COVID-19 Closes Williamson County’s Softball Fields, but Indoor Rec Centers Stay Open


Williamson County Parks & Recreation officials, because of COVID-19, have padlocked all outdoor softball fields to keep people off the premises.

But those same county officials allow access to their indoor recreation centers, where people can, among other things, play tennis and basketball.

Spring Hill parent Lori Wigginton said she doesn’t understand the disparity.

“It’s safer outdoors [during COVID-19],” Wigginton told The Tennessee Star Tuesday.

“They can’t arbitrarily lock fields that are considered public property that we pay taxes for, and that’s my whole premise for this. We fund it.”

Wigginton said county officials padlocked the outdoor softball fields two weeks ago. She also said she has reached out to Gov. Bill Lee, among several other public officials at the state and county levels.

Williamson County Parks & Recreation Director W. Gordon Hampton told The Star in an email Tuesday that he and other county officials restricted access to the softball fields to abide by Lee’s Tennessee Pledge. According to the governor’s website, Lee and several representatives from the public and private sectors crafted the Pledge to help state residents return to a safe environment, restore their livelihoods and reboot Tennessee’s economy.

“Governor Lee’s Tennessee Pledge guidance for reopening of some recreational activities continues to state that adult and youth team sports and leagues should remain closed, and that social distancing should continue,” Hampton said.

“While we attempted to open fields when the Governor’s stay at home order was initially lifted, we found that patrons were not willing to comply with these expectations.”

Hampton said that anyone who operates a pool, park, basketball court, baseball field or playground should close such areas “if the circumstances and operation of that particular venue would lead to persons gathering in groups of 10 or more.” This is also true if separate groups of fewer than 10 are in close proximity to other groups of less than 10.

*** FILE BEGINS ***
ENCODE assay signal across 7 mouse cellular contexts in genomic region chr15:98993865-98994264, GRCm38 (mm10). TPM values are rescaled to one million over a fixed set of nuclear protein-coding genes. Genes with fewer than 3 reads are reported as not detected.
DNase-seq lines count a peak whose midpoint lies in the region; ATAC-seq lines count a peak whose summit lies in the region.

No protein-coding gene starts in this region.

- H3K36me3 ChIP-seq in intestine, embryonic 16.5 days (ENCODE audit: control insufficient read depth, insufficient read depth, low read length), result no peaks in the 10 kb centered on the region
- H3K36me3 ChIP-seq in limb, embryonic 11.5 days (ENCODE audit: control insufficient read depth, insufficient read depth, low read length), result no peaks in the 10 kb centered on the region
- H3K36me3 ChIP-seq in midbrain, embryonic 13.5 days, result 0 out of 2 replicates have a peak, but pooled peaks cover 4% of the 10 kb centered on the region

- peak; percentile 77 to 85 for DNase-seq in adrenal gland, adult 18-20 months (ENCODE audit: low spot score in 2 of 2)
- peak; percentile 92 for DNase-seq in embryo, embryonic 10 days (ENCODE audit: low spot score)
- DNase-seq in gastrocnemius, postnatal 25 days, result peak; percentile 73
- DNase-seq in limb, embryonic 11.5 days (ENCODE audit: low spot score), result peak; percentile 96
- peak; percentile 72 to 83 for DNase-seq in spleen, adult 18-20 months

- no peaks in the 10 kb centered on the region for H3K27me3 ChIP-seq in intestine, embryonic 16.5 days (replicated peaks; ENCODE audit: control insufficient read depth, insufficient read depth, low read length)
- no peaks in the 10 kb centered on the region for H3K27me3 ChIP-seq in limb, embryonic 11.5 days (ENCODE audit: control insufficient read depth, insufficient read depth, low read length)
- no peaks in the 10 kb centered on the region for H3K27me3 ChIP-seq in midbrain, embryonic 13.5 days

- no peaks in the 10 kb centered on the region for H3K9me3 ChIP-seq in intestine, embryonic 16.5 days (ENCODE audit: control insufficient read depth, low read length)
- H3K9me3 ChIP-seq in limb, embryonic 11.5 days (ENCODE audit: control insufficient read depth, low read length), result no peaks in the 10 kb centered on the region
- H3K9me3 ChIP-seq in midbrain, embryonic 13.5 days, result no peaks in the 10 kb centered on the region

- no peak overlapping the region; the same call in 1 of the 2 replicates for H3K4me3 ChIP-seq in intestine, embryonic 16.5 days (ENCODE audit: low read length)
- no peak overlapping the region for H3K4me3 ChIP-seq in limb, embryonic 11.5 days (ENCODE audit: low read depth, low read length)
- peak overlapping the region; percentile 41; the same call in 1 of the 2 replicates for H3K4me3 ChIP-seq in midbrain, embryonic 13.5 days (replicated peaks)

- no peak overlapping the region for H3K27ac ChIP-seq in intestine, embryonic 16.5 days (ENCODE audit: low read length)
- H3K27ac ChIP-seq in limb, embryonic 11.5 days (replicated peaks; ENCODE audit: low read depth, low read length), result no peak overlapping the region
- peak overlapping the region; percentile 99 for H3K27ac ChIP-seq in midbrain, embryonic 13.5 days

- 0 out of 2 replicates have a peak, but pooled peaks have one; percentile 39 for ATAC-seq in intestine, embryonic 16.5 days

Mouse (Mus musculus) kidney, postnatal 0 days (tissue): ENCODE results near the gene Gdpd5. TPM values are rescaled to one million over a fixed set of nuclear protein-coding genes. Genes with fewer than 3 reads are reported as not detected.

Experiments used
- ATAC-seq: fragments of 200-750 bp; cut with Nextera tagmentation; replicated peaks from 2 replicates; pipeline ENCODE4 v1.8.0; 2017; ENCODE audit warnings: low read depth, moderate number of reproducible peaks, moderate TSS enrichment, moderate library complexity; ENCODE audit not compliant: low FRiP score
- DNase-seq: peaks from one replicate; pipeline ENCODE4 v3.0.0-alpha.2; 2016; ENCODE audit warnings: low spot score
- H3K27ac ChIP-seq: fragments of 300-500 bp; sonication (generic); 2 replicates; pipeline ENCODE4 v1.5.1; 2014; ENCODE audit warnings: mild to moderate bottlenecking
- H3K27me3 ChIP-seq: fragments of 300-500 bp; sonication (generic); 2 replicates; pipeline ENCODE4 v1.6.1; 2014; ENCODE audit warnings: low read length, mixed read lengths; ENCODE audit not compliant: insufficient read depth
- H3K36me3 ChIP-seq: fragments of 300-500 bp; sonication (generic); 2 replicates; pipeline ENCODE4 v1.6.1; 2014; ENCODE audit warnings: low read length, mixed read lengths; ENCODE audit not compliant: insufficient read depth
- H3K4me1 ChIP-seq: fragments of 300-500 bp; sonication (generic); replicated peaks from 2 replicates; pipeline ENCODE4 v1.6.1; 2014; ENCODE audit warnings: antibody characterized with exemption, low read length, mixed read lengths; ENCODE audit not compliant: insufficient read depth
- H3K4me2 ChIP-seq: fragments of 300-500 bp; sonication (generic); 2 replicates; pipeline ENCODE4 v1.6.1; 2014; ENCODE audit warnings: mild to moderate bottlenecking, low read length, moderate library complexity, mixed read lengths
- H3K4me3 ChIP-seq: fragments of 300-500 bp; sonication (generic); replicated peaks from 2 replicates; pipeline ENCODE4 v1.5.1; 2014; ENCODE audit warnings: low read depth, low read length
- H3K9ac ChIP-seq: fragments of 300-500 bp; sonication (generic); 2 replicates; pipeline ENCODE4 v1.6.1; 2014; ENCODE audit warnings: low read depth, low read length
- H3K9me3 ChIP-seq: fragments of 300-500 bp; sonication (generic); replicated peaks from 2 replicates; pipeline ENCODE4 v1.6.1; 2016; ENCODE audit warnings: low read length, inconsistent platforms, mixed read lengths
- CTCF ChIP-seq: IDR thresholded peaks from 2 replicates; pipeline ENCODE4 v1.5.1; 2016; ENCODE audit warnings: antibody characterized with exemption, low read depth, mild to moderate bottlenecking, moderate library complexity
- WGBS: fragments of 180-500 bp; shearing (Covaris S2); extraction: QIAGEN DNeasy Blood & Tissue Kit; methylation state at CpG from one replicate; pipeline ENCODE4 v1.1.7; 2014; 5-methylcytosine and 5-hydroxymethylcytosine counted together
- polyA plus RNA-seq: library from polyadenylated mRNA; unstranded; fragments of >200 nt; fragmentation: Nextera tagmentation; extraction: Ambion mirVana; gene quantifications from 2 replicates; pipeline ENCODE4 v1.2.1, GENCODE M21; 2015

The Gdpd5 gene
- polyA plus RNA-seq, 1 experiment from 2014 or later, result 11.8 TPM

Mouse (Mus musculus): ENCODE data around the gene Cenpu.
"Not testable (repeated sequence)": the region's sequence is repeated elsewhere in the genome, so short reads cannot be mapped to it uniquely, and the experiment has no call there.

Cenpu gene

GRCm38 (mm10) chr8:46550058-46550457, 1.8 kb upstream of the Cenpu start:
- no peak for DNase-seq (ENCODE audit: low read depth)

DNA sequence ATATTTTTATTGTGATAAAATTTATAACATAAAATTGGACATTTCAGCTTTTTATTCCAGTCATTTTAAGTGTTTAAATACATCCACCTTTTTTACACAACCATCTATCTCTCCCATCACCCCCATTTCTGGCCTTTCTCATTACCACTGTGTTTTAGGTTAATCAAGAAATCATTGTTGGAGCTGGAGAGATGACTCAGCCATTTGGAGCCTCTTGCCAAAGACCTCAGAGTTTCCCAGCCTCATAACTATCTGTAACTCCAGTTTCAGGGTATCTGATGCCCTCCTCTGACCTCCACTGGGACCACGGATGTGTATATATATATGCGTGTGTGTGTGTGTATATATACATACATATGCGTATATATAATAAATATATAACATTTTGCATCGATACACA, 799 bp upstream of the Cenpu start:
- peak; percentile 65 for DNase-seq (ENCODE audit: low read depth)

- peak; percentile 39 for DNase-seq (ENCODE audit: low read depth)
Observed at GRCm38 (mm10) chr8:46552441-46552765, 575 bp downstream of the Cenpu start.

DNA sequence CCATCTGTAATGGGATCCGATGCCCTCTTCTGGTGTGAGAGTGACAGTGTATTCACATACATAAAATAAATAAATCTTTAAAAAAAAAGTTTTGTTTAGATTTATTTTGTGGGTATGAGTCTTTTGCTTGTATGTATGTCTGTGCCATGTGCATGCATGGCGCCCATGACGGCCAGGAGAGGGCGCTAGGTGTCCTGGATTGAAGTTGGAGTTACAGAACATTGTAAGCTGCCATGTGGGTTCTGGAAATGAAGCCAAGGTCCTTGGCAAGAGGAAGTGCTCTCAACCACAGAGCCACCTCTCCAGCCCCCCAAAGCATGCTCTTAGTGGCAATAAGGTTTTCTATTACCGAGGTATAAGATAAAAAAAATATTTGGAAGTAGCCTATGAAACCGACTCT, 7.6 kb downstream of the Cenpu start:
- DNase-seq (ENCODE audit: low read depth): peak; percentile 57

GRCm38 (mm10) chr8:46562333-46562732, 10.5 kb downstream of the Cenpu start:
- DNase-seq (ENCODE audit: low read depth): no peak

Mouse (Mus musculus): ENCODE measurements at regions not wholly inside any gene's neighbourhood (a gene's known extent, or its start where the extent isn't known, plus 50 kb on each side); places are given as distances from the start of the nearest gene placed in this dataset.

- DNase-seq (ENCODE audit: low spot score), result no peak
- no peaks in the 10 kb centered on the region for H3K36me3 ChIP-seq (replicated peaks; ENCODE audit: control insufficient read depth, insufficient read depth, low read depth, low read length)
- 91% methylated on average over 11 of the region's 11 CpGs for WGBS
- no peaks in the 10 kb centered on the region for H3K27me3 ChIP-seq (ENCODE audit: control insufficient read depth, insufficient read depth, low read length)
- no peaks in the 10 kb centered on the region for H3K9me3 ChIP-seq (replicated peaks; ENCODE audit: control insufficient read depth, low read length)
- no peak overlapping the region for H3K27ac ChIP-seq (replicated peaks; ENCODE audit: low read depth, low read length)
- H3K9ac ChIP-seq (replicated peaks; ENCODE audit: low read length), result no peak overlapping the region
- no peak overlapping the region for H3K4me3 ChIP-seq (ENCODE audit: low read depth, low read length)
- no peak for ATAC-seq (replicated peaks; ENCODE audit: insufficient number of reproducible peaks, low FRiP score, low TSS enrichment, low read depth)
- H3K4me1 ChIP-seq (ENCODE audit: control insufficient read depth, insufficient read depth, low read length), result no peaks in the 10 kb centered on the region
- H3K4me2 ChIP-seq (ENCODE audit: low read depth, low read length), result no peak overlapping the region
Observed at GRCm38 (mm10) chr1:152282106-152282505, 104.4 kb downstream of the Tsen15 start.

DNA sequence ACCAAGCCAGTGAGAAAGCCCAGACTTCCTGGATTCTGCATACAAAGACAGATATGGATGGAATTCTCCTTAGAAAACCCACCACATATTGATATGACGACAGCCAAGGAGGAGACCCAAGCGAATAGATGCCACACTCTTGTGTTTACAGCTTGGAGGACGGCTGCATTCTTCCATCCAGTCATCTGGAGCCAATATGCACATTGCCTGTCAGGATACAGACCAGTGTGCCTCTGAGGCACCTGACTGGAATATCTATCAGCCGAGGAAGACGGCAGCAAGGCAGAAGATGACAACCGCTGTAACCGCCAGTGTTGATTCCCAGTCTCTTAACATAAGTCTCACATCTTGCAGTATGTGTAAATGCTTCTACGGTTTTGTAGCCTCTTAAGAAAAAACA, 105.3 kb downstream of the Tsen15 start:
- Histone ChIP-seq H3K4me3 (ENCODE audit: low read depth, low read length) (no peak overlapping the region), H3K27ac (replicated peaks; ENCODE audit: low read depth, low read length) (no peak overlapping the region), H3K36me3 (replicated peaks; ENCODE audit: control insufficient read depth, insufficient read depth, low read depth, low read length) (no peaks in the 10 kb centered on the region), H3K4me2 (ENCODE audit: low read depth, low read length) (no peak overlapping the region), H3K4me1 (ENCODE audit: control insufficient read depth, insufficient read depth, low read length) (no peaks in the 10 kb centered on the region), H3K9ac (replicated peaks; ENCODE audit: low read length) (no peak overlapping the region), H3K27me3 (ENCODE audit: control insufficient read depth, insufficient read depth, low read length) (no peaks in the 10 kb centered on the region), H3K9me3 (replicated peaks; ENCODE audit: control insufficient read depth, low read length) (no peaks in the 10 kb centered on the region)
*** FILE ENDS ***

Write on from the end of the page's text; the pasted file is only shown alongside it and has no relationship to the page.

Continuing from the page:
“Based upon this guidance and our experience when we attempted to open the ball fields, we are continuing to keep them closed until we can offer them consistent with state guidance and the safety and health of our patrons,” Hampton said.

But why do county officials keep the indoor recreation centers open?

“Only some activities in our indoor recreation centers have opened, all consistent with the TN Pledge Guidance,” Hampton said.

“In our indoor centers we are better able to manage social distancing, limitations on groups and hygiene protocols than is possible at outdoor field scattered across the County.”

Hampton said he and other officials will reopen the fields as soon as they “can do so safely.”

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Chris Butler is an investigative journalist at The Tennessee Star. Follow Chris on Facebook. Email tips to [email protected]







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2 Thoughts to “COVID-19 Closes Williamson County’s Softball Fields, but Indoor Rec Centers Stay Open”

  1. This is complete garbage. Gordon Hampton and Gary Hathcock have adopted a vindictive war against kids and baseball/softball. All surrounding counties are allowing practices of less than 10 to occur (including Davidson). Williamson County allowed them, throughout March and April until an unsanctioned travel baseball team used a public field in Nolensville in early May. The Nolensville Youth Athletics president went as far as to call the police on this team.
    Fact is that some of these fields are public and have remained unlocked for many years, Hampton and Hathcock are merely showing a force of power against the Williamson County baseball and softball communities under the guise of public health, and everyone knows it. Common sense does not prevail, 10 kids over an acre size plot of land outdoors is infinitely less dangerous the playgrounds they allow to be open, or any store or restaurant that is currently open. STOP YOUR POWER PLAY AND OPEN THE FIELDS!

  2. Russ Crouch

    This type of rule, that makes no sense, is the reason that people are revolting against the rules.